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1934::A Day's Catch Fishing in Brentwood Bay, British Columbia

A good day fishing that required a new license to fish.


1934::Steelhead Fishing on Stamp River, Vancouver Island

"1934::Steelhead Fishing on Stamp River, Vancouver Island"

Photo Clip: (tbd)

Photographer: Frank Giolma (1878-1968)


In the 1930s, the BC government introduced measures to protect its highly valued fish and game. It required all sports fishermen, including women and young men over 18, to carry an angling license while fishing in the province's freshwater lakes and streams. For one dollar, a season's pass allowed the holder to fish anywhere in the province up to the 52nd parallel, the 53rd and above being free from licensing restrictions. As the province continued to weather the Great Depression, it granted special permits at no cost to those who fished to put food on their table. For out-of-province visitors, one licence would cost the angler one dollar per day up to ten days, or 10 dollars for the season. Proceeds of the licensing fees were devoted to fish conservation and the restocking of BC streams.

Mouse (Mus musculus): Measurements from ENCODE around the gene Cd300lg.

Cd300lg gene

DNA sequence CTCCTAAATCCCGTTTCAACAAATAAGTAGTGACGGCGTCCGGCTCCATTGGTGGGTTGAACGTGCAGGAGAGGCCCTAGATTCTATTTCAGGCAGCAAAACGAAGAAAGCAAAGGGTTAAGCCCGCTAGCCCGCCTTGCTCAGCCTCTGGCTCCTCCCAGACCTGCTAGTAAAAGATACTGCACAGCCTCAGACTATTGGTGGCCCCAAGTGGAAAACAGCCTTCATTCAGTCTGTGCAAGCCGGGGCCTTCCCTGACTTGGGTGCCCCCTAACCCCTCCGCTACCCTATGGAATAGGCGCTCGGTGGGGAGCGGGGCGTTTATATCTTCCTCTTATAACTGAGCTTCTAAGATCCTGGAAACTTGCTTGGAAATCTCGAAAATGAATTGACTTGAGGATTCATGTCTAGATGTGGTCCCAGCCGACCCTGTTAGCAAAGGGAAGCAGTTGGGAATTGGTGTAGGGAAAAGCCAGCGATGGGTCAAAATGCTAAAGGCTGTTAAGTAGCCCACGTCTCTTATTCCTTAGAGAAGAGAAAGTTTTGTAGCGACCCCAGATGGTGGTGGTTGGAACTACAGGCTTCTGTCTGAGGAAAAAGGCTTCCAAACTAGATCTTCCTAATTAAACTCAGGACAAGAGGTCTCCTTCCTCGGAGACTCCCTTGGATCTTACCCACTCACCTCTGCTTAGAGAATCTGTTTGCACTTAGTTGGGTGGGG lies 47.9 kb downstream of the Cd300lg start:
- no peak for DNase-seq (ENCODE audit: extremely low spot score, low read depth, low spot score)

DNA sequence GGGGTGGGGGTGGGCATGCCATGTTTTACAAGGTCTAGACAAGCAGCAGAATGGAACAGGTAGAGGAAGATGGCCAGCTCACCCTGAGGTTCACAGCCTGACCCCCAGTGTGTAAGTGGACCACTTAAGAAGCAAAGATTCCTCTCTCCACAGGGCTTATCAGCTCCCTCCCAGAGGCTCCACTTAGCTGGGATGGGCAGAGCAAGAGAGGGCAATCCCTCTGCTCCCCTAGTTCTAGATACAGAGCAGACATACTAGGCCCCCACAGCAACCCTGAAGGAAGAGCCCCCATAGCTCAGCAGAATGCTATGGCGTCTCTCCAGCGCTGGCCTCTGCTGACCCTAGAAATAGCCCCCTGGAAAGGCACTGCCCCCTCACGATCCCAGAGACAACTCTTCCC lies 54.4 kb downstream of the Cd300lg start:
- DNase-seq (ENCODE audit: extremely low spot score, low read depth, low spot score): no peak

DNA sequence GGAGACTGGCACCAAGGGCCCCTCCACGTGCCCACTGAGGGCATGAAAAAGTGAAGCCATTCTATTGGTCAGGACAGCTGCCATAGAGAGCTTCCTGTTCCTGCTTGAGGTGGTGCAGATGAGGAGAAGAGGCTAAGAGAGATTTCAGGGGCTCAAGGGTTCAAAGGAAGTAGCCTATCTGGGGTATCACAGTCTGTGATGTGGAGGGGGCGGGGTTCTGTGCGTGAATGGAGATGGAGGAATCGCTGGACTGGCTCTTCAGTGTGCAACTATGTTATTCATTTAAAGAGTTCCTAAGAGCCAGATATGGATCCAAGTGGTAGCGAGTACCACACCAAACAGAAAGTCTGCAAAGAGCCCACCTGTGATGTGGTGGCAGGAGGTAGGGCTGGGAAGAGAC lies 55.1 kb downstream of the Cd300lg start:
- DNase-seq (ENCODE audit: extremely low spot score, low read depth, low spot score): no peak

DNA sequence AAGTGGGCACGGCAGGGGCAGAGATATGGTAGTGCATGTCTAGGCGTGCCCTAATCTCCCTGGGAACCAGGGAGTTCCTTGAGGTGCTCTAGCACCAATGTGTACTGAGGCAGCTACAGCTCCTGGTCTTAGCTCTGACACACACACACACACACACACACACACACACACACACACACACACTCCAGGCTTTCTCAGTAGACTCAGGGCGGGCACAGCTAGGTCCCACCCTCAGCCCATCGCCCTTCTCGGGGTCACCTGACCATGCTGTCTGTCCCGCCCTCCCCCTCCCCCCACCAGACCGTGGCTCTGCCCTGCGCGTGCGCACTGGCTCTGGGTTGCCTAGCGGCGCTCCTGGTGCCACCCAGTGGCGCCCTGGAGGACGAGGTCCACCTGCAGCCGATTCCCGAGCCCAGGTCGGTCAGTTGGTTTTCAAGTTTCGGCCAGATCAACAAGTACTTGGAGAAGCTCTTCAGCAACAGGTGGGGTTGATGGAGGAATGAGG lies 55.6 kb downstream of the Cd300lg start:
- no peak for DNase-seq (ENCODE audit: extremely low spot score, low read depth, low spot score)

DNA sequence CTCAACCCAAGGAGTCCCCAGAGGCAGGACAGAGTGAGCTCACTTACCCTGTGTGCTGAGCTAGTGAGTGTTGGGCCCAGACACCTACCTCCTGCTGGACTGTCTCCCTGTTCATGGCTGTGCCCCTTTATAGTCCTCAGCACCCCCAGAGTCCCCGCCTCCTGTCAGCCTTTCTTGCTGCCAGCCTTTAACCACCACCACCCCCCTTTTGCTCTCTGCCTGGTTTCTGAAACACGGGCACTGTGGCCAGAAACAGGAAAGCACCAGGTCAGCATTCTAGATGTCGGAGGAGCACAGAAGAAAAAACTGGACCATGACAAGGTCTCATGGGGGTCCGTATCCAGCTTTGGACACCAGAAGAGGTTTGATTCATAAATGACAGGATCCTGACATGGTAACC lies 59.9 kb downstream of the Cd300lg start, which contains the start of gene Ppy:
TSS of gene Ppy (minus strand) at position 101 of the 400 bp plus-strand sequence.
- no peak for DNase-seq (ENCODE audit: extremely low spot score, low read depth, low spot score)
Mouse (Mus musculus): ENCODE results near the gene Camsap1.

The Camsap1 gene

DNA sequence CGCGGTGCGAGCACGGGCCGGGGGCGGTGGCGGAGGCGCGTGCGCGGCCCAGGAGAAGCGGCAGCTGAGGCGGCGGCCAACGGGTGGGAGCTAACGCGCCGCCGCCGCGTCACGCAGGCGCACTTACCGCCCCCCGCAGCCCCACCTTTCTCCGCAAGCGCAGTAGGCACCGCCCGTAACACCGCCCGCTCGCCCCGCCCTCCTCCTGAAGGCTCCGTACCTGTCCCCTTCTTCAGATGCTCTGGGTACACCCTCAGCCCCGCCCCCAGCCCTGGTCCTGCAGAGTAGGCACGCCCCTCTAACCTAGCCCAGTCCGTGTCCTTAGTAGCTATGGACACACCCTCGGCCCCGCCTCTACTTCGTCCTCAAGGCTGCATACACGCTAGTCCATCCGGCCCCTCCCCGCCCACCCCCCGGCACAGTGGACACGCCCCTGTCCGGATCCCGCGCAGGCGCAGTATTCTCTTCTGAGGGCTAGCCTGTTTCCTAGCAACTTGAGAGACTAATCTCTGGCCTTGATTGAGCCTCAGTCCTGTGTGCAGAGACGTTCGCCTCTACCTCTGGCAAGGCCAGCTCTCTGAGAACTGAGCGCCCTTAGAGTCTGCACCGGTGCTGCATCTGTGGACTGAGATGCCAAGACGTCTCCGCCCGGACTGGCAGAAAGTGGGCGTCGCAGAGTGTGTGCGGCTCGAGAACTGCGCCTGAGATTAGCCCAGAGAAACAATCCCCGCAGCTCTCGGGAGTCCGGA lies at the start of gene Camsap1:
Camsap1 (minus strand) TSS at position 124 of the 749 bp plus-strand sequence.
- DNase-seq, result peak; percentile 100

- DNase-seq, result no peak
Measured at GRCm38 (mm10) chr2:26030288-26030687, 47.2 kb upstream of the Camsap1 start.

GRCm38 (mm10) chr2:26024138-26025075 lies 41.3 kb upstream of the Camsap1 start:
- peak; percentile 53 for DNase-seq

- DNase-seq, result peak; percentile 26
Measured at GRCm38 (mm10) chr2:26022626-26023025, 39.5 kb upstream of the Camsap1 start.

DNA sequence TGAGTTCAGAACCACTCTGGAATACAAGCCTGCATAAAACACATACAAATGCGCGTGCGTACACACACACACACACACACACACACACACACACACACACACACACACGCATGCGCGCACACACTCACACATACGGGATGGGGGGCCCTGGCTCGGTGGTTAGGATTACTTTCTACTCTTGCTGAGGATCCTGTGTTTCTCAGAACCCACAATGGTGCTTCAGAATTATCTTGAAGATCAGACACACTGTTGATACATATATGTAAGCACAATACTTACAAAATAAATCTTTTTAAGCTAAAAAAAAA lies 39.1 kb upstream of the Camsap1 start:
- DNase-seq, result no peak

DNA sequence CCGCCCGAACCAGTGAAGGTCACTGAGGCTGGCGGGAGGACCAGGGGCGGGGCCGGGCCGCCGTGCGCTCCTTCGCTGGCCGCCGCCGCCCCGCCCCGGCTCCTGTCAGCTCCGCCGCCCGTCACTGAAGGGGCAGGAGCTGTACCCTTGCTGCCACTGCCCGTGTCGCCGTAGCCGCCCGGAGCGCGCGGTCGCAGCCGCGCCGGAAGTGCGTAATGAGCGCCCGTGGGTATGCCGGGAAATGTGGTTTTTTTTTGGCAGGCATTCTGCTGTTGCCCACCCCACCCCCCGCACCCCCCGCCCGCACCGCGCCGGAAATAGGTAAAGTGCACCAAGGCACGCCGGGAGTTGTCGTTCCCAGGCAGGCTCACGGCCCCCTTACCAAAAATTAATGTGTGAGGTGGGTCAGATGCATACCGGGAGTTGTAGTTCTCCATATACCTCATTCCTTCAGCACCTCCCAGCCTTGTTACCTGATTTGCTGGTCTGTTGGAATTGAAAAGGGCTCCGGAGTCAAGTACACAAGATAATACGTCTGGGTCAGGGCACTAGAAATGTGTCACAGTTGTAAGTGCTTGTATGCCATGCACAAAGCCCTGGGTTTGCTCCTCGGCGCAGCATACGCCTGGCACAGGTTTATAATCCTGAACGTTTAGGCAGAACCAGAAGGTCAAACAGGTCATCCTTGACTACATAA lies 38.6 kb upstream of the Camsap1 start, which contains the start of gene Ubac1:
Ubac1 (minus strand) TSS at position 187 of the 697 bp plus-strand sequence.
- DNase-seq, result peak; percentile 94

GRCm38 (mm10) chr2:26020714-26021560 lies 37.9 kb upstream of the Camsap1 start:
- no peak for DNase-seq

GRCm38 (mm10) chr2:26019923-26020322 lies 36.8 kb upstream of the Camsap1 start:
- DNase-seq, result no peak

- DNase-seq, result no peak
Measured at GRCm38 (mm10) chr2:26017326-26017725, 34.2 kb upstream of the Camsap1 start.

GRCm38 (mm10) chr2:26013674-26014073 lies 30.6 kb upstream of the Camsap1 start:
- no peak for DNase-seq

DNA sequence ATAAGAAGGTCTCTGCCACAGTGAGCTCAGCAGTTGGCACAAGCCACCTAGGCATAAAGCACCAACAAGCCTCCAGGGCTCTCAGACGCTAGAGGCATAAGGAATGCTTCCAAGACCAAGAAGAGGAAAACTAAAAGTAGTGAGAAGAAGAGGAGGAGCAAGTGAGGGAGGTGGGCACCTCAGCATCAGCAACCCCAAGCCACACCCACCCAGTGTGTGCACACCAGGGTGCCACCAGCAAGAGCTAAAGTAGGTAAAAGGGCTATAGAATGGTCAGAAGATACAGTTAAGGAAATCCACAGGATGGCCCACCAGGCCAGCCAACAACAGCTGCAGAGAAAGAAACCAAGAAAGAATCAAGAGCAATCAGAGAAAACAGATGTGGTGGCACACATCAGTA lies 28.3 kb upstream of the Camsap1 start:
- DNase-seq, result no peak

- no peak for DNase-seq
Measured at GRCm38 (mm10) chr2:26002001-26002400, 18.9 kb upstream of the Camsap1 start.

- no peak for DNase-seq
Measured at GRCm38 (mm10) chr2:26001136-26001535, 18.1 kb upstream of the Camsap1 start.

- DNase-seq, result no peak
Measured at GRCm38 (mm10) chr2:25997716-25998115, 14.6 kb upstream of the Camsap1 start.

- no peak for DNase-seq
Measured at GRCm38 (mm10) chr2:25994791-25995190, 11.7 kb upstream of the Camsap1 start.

1934::A Day's Catch in Brentwood Bay, British Columbia

"1934::A Day's Catch in Brentwood Bay, British Columbia"

Photo Clip: (tbd)

Photographer (and fisherman): Frank Giolma (1878-1968)


The government reduced the catch limit for sport fishing in tidal waters from 25 fish to 15, but only in the late 1940s was it considered that anglers should be licensed. On April 1, 1981, all anglers fishing in tidal water required a Tidal-Water Sport Fishing License.


1981::New License and Regulations

"1981::New License and Regulations" Clip: The Province (1981)

Vancouver, British Columbia


With the new licensing requirements came new regulations. The previous year, the government sent polls and fishing diaries to the province's sports fishermen and asked them to complete and return them. These returned items helped to structure the new regulations. They also helped the government determine that the amount of fish being taken from the waters by sports fishermen almost tripled that of what the commercial fishermen were taking. With that information, it was clear that a new license and new regulations were necessary to protect the tidal waters of the province.



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